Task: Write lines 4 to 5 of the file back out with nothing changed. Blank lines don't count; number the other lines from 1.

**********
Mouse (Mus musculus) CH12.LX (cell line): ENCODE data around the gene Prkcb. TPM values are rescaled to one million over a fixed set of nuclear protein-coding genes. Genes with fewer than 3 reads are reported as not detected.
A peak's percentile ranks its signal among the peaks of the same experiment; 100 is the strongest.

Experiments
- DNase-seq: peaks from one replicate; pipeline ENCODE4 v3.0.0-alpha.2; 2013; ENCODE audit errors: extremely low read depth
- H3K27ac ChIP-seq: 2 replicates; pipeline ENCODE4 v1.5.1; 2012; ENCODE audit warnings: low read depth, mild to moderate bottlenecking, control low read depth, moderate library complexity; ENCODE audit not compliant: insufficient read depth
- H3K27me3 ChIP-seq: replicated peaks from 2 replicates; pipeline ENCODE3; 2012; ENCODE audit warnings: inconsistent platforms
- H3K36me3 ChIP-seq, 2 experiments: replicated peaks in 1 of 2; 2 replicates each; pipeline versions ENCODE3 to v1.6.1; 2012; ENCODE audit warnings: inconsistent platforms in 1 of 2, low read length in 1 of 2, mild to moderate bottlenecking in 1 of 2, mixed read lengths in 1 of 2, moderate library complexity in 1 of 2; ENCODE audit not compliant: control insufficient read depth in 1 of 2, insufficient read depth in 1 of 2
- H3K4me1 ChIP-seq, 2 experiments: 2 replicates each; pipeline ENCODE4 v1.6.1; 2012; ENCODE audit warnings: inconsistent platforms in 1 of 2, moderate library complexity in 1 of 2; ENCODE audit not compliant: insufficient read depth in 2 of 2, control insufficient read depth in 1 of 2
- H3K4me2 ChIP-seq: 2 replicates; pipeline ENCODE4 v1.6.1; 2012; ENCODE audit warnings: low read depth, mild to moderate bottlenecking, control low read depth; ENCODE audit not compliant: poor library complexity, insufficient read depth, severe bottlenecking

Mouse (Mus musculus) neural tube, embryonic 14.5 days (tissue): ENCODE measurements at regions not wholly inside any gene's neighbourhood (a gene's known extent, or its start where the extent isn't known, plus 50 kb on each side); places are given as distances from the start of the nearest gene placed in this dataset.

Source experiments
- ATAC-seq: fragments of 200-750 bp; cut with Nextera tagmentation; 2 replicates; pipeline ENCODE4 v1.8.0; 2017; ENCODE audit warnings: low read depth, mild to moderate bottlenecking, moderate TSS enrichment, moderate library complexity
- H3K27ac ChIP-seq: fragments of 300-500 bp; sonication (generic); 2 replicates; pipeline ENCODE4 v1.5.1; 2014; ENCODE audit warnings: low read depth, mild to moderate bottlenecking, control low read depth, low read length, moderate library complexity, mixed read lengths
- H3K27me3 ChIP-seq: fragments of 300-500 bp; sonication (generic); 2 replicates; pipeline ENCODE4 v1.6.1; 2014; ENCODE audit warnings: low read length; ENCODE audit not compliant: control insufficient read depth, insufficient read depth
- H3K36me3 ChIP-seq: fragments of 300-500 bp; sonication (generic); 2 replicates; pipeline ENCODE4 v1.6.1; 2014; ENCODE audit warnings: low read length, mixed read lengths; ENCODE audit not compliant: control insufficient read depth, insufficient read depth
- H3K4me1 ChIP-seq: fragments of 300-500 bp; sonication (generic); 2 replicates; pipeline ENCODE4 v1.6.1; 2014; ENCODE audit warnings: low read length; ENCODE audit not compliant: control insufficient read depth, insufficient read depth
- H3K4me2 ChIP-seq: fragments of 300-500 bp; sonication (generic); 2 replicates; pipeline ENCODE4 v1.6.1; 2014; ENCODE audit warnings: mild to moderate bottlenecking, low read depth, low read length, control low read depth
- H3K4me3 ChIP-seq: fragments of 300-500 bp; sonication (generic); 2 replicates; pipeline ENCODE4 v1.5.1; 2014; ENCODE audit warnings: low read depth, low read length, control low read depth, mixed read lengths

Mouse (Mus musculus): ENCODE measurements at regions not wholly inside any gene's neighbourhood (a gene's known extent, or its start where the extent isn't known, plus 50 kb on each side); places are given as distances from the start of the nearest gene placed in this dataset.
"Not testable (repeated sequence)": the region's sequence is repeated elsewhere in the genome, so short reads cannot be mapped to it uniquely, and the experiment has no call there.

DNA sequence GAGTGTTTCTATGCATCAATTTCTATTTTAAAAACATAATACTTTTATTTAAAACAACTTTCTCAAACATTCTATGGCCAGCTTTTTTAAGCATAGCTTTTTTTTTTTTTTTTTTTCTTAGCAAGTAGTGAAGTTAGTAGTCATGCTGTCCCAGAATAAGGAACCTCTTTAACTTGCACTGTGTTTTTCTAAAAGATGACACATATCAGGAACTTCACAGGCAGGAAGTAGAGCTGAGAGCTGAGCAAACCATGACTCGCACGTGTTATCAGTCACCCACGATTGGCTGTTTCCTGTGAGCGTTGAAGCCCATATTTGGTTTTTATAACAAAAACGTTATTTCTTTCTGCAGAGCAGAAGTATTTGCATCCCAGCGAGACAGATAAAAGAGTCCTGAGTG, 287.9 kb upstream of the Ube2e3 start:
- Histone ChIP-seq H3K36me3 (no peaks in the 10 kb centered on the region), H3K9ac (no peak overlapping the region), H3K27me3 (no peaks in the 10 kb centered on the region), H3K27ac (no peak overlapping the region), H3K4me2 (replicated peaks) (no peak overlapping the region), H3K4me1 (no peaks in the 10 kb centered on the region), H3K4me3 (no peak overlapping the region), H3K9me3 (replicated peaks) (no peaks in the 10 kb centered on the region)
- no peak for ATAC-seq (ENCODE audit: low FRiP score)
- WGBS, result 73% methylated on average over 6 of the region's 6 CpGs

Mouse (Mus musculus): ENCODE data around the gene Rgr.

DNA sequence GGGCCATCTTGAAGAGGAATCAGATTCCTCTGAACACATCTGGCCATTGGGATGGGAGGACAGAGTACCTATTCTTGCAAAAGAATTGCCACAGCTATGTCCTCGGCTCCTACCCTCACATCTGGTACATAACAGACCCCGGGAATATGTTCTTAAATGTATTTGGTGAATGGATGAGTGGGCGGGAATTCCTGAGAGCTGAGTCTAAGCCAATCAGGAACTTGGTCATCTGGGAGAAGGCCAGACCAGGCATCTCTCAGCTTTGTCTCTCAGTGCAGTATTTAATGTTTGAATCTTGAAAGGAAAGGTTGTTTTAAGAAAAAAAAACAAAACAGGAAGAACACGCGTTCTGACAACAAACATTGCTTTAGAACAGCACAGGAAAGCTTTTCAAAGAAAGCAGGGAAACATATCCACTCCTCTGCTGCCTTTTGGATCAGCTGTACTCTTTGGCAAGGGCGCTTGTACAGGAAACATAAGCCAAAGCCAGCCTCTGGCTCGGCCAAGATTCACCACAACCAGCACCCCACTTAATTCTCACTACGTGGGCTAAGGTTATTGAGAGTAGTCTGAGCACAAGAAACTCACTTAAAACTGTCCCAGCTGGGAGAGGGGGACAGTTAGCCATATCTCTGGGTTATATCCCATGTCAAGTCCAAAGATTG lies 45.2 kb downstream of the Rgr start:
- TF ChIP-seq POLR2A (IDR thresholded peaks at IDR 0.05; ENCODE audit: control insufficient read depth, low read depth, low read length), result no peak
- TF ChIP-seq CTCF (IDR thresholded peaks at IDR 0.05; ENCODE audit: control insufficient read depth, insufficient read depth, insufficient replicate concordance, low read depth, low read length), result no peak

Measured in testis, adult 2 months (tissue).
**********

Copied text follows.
- DNase-seq: peaks from one replicate; pipeline ENCODE4 v3.0.0-alpha.2; 2013; ENCODE audit errors: extremely low read depth
- H3K27ac ChIP-seq: 2 replicates; pipeline ENCODE4 v1.5.1; 2012; ENCODE audit warnings: low read depth, mild to moderate bottlenecking, control low read depth, moderate library complexity; ENCODE audit not compliant: insufficient read depth